Other set up costs include public liability insurance (via NCMA or Morton Michel) and registering with the ICO if you intend to use a PC or other digital device (eg camera) for info about your clients, Ofsted registration fees, safety equipment, resources etc.
Registration is supposed to take about 12 weeks but can take a lot longer. You can also combine Cm'g with another PT job so do supply where you have no children.
Check with Landlords befotre you sign as some won't allow CM'g on the premises.
Good luck - sounds like the perfect job for you!

sims2fan Wed 08-Dec-10 08:14:40

Thanks for the advice. I hadn't thought about food safety but that does make sense of course.

So my teaching qualification wouldn't be classed as a recognised childcare course? That does seem a bit daft, but I suppose it would be good to get a bit of training about younger children as most of my experience has been with those aged 3+. I presumed I would need a new CRB. I have them coming out of my ears as it is, but that's just how it is these days.

So my first port of call would be my local early years department? Presumably I can details of them on the council website.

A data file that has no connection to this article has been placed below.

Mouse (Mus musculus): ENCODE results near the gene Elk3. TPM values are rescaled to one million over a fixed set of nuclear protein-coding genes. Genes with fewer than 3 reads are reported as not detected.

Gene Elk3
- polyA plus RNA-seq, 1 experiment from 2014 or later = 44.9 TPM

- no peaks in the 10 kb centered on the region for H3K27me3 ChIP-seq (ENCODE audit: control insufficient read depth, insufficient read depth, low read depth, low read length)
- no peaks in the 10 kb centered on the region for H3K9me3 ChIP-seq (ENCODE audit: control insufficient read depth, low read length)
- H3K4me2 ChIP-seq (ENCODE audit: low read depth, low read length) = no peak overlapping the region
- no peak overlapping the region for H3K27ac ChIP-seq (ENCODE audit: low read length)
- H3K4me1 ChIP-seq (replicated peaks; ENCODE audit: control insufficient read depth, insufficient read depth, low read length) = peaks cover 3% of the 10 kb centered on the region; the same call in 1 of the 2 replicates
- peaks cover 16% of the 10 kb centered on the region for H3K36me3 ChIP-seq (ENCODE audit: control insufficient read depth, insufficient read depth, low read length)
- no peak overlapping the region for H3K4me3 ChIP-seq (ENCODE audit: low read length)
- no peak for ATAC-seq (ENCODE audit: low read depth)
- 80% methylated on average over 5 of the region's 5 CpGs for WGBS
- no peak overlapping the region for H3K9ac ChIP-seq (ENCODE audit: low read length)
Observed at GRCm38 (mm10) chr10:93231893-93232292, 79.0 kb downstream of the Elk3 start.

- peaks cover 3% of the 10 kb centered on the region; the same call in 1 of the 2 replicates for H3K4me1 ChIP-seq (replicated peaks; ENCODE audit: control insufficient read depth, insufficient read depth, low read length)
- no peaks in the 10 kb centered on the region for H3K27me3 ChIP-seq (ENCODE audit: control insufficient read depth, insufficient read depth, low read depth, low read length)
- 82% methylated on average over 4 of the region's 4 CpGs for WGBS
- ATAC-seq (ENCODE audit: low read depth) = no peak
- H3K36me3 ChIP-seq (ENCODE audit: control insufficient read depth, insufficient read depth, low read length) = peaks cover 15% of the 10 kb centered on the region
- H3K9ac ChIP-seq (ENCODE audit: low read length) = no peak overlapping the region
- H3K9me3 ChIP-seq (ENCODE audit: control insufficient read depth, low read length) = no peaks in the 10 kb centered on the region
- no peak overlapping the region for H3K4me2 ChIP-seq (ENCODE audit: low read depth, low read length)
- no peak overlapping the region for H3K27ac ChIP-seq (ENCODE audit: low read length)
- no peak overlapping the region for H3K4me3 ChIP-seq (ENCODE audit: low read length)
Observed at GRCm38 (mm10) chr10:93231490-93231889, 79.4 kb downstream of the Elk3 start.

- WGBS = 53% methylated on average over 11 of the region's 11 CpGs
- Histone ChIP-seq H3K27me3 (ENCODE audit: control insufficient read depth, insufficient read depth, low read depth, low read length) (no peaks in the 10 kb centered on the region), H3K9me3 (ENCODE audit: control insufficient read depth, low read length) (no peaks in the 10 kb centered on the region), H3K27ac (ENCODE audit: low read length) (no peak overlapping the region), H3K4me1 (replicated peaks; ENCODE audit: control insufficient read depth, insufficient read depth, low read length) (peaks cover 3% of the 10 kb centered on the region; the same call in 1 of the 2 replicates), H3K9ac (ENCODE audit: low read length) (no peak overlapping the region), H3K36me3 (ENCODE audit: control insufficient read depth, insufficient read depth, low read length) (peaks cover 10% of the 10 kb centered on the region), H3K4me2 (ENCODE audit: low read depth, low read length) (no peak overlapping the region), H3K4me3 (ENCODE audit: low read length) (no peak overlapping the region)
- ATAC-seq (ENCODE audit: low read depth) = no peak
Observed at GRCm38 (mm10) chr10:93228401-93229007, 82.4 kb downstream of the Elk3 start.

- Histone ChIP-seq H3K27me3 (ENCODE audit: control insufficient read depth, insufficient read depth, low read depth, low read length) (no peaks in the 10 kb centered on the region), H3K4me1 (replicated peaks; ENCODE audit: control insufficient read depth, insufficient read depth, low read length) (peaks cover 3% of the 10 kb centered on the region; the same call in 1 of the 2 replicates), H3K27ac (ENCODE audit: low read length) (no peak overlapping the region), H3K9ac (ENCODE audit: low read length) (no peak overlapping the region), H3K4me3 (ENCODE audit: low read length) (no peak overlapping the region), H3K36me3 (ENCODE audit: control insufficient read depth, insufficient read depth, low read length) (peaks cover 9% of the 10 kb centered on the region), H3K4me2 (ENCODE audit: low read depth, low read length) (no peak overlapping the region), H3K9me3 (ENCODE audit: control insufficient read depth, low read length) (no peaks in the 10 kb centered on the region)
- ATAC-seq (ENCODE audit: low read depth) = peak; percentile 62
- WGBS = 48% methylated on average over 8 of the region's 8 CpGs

I will look into it all. Thanks both of you.

Oh, also, ace - I think we could manage to have kids now but it's my husband who is adamant that we should wait. Which is all very well, but men don't have to worry about biological clocks and things do they?! Lol.

ChildrenAtHeart Wed 08-Dec-10 13:28:58

I know what you mean about your teaching qualification but unless it covered specific training for care of children ageg 0+ it doesn't count. Just the same as I have been on many padiatric 1st aid courses where there are qualified, experienced nurses. The course also covers elements of legal responsibilities, business & financial management, marketing too so not just childcare.
CRB's are only valid for the place that requested it in the 1st place but Ofsted will sort that out as part of the registration process.
I would talk to your Early years Dept next and go from there. Incidentally, here in WS they are now charging cm's £35 to go on the pre-Reg course though if you go ahead and register you get 1st Aid & a year NCMA membership/public liability free - how long they will be able to afford even that though I don't know.